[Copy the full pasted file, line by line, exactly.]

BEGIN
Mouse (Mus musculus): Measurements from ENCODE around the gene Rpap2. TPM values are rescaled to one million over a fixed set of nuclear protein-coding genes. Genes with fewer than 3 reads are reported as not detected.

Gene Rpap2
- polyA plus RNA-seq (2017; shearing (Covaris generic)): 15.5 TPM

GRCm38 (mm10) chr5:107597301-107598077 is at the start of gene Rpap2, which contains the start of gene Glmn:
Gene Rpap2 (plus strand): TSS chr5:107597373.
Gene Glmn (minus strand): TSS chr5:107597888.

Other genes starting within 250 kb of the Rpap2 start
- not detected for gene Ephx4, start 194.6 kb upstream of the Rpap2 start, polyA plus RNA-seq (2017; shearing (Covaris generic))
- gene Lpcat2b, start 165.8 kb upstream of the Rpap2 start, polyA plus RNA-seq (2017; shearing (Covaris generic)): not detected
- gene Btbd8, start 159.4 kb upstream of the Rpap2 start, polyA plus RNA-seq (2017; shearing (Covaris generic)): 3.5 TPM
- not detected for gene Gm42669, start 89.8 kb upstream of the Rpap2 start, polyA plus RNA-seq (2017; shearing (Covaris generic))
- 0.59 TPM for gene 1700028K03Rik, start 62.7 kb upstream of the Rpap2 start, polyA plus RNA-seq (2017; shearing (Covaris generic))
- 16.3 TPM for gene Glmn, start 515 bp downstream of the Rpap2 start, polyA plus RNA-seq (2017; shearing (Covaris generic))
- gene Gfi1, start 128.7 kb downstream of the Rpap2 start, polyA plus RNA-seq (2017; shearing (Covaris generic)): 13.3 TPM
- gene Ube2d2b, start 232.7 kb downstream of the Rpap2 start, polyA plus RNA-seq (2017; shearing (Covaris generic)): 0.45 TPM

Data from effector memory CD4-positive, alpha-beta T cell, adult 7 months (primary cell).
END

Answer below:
Mouse (Mus musculus): Measurements from ENCODE around the gene Rpap2. TPM values are rescaled to one million over a fixed set of nuclear protein-coding genes. Genes with fewer than 3 reads are reported as not detected.

Gene Rpap2
- polyA plus RNA-seq (2017; shearing (Covaris generic)): 15.5 TPM

GRCm38 (mm10) chr5:107597301-107598077 is at the start of gene Rpap2, which contains the start of gene Glmn:
Gene Rpap2 (plus strand): TSS chr5:107597373.
Gene Glmn (minus strand): TSS chr5:107597888.

Other genes starting within 250 kb of the Rpap2 start
- not detected for gene Ephx4, start 194.6 kb upstream of the Rpap2 start, polyA plus RNA-seq (2017; shearing (Covaris generic))
- gene Lpcat2b, start 165.8 kb upstream of the Rpap2 start, polyA plus RNA-seq (2017; shearing (Covaris generic)): not detected
- gene Btbd8, start 159.4 kb upstream of the Rpap2 start, polyA plus RNA-seq (2017; shearing (Covaris generic)): 3.5 TPM
- not detected for gene Gm42669, start 89.8 kb upstream of the Rpap2 start, polyA plus RNA-seq (2017; shearing (Covaris generic))
- 0.59 TPM for gene 1700028K03Rik, start 62.7 kb upstream of the Rpap2 start, polyA plus RNA-seq (2017; shearing (Covaris generic))
- 16.3 TPM for gene Glmn, start 515 bp downstream of the Rpap2 start, polyA plus RNA-seq (2017; shearing (Covaris generic))
- gene Gfi1, start 128.7 kb downstream of the Rpap2 start, polyA plus RNA-seq (2017; shearing (Covaris generic)): 13.3 TPM
- gene Ube2d2b, start 232.7 kb downstream of the Rpap2 start, polyA plus RNA-seq (2017; shearing (Covaris generic)): 0.45 TPM

Data from effector memory CD4-positive, alpha-beta T cell, adult 7 months (primary cell).